The Office of the Ombudsperson reported in September that five defenders of the land, territory and environment had been killed in the first nine months of the year.
On 11 September, human rights defender Roberto Carlos Pacheco was shot dead by unidentified attackers. He had received death threats since 2012 linked to his activism against illegal mining in the Tambopata Reserve, Madre de Dios region, in the Amazon. By the end of the year, no one had been brought to justice for the killing and measures to protect the Pacheco family remained inadequate.2
Peru had yet to ratify the Regional Agreement on Access to Information, Public Participation and Justice in Environmental Matters in Latin America and the Caribbean (the Escazú Agreement).
By the end of the year, the Peruvian Medical Association had reported 11,856 confirmed cases of doctors with COVID-19 and 256 deaths related to the virus. In December, the Peruvian Nurses Association reported 87 deaths related to the virus. Health workers’ unions believed that many infections were due to a lack of personal protective equipment.
Although significant progress had been made in developing a Special Multisectoral Plan for those exposed to toxic metals, the National Platform of Persons Affected by Toxic Metals continued to demand public policies to ensure medical care for those affected.
The virus quickly reached the territories of Indigenous Peoples and the state response was inadequate; health policies were introduced very late, lacked an intercultural approach and did not involve Indigenous Peoples in their design or implementation. On 31 December, the Ministry of Health reported 28,592 confirmed cases and 159 deaths related to COVID-19 among Indigenous Peoples.
In July, Law 31030, which guarantees parity and gender alternation on lists of candidates for general elections, was approved. The law stipulates that at least 50% of each party’s candidates for election to Congress must be women.
According to the Ministry of the Interior Registry of Disappeared Persons, 10,685 women were reported missing between January and November. According to the Ministry of Women and Vulnerable Populations, between January and November gender-based violence hotlines received 171,631 calls from women, compared to 88,399 during the same period in 2019, and 121 women were victims of femicide.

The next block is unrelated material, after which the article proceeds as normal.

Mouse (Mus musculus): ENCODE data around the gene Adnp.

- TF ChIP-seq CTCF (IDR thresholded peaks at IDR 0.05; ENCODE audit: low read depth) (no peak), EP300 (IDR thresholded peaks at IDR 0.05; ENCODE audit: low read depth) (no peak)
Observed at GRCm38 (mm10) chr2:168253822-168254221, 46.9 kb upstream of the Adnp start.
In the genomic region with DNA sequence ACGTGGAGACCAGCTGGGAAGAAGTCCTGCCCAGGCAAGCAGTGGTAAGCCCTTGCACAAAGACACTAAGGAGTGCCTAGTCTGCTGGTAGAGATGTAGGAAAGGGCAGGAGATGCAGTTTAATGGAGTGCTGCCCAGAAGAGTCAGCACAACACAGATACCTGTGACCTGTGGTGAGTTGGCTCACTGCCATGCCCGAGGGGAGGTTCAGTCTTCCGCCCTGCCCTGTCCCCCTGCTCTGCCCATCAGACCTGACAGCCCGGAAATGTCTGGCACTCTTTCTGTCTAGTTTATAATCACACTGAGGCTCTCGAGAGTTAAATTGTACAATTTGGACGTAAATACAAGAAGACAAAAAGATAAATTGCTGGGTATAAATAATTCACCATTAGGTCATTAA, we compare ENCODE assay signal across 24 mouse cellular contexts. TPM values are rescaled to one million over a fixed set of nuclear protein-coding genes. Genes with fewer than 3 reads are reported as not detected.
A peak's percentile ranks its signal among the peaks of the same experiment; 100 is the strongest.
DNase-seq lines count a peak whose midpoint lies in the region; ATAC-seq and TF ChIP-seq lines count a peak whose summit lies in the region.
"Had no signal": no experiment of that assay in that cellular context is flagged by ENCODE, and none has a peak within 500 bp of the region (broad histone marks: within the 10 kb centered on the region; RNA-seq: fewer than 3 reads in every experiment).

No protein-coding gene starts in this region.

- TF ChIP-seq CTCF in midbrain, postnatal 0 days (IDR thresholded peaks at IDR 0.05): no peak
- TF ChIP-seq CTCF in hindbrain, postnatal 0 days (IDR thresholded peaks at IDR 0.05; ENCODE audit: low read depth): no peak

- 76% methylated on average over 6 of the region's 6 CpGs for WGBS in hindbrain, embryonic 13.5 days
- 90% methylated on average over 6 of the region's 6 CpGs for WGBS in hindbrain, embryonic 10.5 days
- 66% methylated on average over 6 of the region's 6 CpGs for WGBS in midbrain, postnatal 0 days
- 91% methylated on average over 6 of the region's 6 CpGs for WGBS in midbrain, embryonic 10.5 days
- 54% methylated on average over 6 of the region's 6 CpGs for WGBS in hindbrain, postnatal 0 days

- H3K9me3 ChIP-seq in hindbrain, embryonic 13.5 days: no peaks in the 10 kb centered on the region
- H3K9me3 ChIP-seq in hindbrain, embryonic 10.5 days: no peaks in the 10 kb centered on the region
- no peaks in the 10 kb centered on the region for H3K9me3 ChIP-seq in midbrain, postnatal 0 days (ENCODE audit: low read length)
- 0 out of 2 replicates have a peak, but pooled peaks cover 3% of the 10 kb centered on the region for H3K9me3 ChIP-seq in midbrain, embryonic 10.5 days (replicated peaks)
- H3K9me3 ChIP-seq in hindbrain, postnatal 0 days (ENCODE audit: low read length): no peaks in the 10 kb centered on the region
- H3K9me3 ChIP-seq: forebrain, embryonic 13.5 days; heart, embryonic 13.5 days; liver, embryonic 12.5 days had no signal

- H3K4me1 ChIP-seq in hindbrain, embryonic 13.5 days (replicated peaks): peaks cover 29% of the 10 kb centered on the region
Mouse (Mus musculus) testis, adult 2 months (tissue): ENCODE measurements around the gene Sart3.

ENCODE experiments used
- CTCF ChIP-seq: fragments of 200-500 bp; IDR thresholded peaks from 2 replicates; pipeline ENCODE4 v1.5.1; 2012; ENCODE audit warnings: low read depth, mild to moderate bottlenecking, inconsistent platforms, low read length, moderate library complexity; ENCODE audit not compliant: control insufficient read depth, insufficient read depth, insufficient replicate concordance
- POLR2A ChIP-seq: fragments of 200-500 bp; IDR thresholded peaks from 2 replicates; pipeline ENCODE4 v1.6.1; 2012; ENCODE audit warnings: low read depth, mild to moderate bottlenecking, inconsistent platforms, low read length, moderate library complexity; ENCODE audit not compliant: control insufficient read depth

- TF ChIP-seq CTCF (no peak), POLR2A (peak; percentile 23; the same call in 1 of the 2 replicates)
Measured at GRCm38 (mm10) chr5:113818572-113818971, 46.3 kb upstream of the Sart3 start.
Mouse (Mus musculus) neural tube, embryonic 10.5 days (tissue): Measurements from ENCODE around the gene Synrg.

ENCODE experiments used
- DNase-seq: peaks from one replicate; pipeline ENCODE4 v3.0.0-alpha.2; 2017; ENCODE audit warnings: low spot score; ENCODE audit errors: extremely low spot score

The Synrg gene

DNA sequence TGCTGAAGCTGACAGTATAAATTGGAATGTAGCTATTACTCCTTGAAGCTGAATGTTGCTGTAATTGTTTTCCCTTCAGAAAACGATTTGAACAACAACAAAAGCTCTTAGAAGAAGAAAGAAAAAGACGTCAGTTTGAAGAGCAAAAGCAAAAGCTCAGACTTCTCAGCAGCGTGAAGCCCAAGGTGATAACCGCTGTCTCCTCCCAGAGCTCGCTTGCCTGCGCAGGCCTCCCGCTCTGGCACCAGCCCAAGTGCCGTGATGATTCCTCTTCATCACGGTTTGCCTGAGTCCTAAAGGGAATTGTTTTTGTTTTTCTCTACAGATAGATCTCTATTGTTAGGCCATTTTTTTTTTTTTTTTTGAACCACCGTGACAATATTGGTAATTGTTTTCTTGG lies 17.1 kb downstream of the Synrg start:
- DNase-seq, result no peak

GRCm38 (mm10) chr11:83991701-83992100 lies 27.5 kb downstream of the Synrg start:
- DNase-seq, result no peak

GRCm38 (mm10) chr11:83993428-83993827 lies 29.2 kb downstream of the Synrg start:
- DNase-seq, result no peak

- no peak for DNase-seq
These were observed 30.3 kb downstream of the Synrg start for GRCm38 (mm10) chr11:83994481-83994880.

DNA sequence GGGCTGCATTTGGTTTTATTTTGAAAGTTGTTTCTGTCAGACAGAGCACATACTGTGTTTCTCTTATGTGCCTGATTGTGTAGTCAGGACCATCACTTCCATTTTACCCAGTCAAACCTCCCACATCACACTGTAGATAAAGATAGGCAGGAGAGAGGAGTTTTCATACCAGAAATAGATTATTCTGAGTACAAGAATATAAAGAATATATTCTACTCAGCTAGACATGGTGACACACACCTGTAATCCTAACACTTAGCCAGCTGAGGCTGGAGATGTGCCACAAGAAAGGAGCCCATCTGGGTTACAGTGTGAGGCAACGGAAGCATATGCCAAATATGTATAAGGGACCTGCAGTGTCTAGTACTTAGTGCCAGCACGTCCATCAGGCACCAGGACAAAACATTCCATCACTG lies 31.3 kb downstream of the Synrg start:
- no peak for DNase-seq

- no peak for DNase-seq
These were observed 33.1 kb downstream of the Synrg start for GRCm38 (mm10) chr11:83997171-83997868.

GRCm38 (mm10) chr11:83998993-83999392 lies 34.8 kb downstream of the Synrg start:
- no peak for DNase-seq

In June, the Ombudsperson’s Office stated that there were cases in which emergency kits, containing emergency medication and tests, approved by the Ministry of Health for victims of sexual violence were not being provided to girls and women during the pandemic.
More than two years after it was presented in Congress, a bill to recognize same-sex marriage had yet to be approved.
Transgender people continued to be denied social and legal recognition of their gender identity, affecting their rights to work, housing, freedom of movement, education and health, among others.
The Ministry of Justice issued a resolution recognizing same-sex couples for the purpose of granting economic benefits to those whose partners were health workers who died due to COVID-19.
The closure of borders to curb the spread of COVID-19 meant migrants and asylum-seekers resorted to using irregular routes, putting them at risk of violence and trafficking, particularly women and children. For several months it was not possible to apply for asylum because the government office responsible was closed and on-line applications were suspended.
During the pandemic, migrants, asylum-seekers and refugees, mainly Venezuelans, did not receive any financial support to enable them to comply with stay-at-home measures. Some were evicted from their homes in circumstances that denied them their rights to health and housing.